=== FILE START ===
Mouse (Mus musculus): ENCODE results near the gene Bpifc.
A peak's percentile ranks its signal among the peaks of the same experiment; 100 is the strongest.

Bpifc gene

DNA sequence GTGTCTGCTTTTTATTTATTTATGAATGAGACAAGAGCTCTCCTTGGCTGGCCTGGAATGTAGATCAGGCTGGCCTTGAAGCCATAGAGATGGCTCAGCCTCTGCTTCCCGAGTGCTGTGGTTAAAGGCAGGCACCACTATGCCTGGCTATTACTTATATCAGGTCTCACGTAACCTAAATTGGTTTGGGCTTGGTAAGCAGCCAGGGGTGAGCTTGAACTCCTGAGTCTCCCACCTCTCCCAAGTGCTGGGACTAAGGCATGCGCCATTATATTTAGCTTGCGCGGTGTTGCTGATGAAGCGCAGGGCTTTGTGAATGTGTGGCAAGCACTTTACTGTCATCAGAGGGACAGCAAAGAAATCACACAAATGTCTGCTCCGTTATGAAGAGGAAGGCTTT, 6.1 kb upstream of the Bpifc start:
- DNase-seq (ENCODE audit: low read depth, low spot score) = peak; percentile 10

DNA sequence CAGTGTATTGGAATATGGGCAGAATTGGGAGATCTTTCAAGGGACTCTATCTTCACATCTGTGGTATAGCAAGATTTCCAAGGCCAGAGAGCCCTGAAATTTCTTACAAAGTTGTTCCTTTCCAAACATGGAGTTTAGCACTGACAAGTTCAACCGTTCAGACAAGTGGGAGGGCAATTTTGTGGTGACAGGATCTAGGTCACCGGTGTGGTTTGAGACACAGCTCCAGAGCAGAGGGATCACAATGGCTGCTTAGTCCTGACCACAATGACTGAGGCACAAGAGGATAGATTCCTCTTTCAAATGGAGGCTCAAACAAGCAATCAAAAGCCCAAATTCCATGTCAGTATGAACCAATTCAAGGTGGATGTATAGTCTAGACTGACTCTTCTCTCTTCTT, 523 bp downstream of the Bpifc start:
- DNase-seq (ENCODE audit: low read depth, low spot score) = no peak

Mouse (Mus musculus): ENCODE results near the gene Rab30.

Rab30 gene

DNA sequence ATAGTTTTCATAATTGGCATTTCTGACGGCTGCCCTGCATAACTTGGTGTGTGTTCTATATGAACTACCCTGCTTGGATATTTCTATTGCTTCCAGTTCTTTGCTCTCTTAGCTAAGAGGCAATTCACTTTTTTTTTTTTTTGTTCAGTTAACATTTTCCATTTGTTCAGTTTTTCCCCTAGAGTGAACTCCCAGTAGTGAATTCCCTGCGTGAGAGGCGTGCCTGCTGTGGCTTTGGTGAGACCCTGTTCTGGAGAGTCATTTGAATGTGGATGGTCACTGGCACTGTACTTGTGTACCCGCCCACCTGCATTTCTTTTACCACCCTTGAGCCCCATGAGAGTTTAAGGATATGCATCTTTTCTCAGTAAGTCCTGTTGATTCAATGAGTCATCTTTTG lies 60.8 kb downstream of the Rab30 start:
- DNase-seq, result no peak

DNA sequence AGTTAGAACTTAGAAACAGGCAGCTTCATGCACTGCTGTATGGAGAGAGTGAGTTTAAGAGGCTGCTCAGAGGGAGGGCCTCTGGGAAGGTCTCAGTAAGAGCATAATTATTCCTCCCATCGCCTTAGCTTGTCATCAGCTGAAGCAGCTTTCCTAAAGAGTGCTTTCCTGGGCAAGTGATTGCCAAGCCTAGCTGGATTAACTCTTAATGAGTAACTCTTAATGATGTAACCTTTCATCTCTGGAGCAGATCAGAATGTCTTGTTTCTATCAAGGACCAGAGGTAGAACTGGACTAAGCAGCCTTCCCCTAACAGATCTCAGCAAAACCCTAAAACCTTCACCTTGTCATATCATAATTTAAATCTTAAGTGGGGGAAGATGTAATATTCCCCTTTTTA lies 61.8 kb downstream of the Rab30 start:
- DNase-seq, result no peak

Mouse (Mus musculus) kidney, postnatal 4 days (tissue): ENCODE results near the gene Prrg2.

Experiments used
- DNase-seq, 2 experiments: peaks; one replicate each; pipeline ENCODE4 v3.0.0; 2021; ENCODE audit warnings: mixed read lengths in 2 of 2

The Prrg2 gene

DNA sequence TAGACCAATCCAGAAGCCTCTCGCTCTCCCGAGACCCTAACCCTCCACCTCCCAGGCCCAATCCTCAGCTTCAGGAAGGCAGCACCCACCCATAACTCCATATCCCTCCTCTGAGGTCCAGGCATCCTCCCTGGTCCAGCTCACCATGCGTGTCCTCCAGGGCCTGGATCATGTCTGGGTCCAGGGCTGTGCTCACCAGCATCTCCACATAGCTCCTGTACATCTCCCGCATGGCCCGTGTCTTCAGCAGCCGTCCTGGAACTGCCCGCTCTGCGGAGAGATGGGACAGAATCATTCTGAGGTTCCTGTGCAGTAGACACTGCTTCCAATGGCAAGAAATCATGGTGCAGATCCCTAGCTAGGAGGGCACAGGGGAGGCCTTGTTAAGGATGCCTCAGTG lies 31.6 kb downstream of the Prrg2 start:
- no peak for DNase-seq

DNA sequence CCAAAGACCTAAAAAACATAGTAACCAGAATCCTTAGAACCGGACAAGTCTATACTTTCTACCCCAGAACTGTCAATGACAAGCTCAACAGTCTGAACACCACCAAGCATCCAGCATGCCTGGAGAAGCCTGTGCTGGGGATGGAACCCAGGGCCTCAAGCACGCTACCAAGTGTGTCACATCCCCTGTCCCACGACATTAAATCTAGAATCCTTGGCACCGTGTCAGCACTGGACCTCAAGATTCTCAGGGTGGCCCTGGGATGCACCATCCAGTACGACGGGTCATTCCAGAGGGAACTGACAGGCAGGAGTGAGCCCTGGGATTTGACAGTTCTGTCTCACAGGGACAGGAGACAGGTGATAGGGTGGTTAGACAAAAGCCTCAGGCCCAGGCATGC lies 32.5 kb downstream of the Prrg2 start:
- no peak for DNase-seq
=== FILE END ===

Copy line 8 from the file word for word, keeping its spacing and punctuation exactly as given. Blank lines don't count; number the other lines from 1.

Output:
Mouse (Mus musculus): ENCODE results near the gene Rab30.